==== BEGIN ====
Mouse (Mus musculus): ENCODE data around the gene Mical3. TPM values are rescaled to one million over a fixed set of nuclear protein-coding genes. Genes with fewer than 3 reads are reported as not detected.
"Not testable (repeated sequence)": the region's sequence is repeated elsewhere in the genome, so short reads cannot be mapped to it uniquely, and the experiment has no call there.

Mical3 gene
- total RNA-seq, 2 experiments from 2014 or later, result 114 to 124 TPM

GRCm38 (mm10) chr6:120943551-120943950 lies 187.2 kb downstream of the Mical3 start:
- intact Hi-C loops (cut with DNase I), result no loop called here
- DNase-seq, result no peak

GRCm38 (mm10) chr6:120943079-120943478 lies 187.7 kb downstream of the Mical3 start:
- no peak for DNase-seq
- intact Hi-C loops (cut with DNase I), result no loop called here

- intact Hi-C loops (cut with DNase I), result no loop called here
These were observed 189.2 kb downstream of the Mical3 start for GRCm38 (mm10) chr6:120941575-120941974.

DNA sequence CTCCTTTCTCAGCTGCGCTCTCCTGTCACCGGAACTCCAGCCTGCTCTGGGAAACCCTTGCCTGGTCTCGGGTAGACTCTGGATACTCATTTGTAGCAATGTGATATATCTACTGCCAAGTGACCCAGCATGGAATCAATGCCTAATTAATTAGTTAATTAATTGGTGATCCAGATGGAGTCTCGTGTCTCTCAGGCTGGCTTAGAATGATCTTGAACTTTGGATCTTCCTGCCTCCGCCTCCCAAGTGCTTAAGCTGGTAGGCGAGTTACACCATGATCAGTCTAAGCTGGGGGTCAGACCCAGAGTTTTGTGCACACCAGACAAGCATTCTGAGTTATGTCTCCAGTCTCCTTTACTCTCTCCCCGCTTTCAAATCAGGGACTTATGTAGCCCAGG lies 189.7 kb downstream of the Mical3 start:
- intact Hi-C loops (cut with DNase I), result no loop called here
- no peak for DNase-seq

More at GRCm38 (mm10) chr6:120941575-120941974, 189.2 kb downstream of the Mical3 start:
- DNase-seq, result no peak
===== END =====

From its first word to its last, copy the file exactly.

Mouse (Mus musculus): ENCODE data around the gene Mical3. TPM values are rescaled to one million over a fixed set of nuclear protein-coding genes. Genes with fewer than 3 reads are reported as not detected.
"Not testable (repeated sequence)": the region's sequence is repeated elsewhere in the genome, so short reads cannot be mapped to it uniquely, and the experiment has no call there.

Mical3 gene
- total RNA-seq, 2 experiments from 2014 or later, result 114 to 124 TPM

GRCm38 (mm10) chr6:120943551-120943950 lies 187.2 kb downstream of the Mical3 start:
- intact Hi-C loops (cut with DNase I), result no loop called here
- DNase-seq, result no peak

GRCm38 (mm10) chr6:120943079-120943478 lies 187.7 kb downstream of the Mical3 start:
- no peak for DNase-seq
- intact Hi-C loops (cut with DNase I), result no loop called here

- intact Hi-C loops (cut with DNase I), result no loop called here
These were observed 189.2 kb downstream of the Mical3 start for GRCm38 (mm10) chr6:120941575-120941974.

DNA sequence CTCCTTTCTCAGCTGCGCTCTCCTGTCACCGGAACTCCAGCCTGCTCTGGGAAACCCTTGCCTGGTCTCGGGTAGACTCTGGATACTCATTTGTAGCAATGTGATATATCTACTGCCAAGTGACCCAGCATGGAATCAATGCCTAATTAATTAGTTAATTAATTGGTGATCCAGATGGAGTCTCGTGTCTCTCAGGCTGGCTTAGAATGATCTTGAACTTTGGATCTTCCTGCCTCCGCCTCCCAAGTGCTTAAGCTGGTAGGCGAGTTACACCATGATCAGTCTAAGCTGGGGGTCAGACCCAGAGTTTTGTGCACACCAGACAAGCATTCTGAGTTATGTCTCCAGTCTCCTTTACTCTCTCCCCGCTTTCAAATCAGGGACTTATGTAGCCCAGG lies 189.7 kb downstream of the Mical3 start:
- intact Hi-C loops (cut with DNase I), result no loop called here
- no peak for DNase-seq

More at GRCm38 (mm10) chr6:120941575-120941974, 189.2 kb downstream of the Mical3 start:
- DNase-seq, result no peak